Even humans change their behavior as the weather changes, so it should come as no surprise that winter forces many pests to adapt. However, not every pest has the same techniques for surviving winter or protecting its offspring. Learn more about how different pests that are common to North Carolina spend the winter.
It is true that some pests die off during the winter. For example, most male mosquitoes will succumb to cold temperatures. Meanwhile, females will go into something known as diapause, which essentially suspends their development. They will store up as much fat as possible and find a safe place, such as a storm drain, to wait for warmer temperatures. Once spring arrives, they will ramp up the reproduction process to increase the mosquito population.
Many pests look for easy sources of food, water, and shelter while also reducing their activity levels. While most cockroaches will die in temperatures below 15 degrees, they get around this problem by heading into your home. The good news is that they won’t be reproducing as quickly, but you will want to take action before they start multiplying in the spring.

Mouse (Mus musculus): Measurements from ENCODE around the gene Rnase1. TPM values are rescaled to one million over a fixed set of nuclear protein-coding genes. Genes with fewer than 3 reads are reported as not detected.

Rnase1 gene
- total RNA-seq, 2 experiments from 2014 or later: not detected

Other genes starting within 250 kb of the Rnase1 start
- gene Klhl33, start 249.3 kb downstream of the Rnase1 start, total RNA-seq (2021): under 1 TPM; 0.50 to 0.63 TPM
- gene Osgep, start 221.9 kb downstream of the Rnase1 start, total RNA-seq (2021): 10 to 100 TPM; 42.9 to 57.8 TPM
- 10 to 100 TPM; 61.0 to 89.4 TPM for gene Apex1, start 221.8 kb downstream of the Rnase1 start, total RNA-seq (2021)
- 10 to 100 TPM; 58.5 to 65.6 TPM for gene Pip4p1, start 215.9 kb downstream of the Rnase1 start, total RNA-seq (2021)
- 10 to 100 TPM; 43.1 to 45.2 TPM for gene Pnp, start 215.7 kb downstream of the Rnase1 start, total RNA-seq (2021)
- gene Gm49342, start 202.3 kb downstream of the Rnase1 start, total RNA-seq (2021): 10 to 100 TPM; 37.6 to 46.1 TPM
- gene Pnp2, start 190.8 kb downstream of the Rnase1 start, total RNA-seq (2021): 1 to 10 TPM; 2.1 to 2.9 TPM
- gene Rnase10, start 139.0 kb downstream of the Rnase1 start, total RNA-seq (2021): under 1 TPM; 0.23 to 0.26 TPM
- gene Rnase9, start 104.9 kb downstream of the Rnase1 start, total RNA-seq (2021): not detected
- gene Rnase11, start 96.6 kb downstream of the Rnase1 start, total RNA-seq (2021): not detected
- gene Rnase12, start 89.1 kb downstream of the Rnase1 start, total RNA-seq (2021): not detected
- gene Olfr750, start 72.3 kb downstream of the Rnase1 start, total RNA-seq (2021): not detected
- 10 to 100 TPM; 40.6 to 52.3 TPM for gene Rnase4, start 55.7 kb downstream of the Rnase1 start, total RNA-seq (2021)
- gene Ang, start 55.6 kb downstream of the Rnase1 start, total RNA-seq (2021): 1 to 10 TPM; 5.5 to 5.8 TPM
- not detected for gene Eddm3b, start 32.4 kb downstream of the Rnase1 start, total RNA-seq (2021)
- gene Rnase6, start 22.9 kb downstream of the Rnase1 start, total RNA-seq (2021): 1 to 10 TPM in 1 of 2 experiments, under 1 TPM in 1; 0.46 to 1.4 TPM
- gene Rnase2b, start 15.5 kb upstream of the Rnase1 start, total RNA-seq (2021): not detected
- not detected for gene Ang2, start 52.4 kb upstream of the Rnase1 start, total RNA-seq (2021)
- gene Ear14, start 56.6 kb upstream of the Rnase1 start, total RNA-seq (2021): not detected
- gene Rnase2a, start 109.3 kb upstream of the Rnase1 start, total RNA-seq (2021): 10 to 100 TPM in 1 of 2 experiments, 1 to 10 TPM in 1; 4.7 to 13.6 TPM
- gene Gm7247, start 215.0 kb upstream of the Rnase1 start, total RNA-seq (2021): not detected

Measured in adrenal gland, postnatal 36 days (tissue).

Bees and ants have the benefit of living in a colony so they can work with others to survive winter. They work throughout the year to build up food supplies in their nest. Once winter hits, they can live off the surplus and use the body heat generated by the nest or hive to stay warm.
For some insects, migration is the answer. Monarch butterflies head south to warmer climates and other crop pests display similar behavior.
While different species of pests have developed their own way of surviving the winter, it is important to remember that just because pests aren’t as visible and have reduced their activity, doesn’t mean that they aren’t around. Keep in mind that these pests are simply waiting to come back full force in the spring, making winter an important time to plan for pest control.
If you have any additional questions about pests and how to protect your home, contact the experts at PMi Pest Management.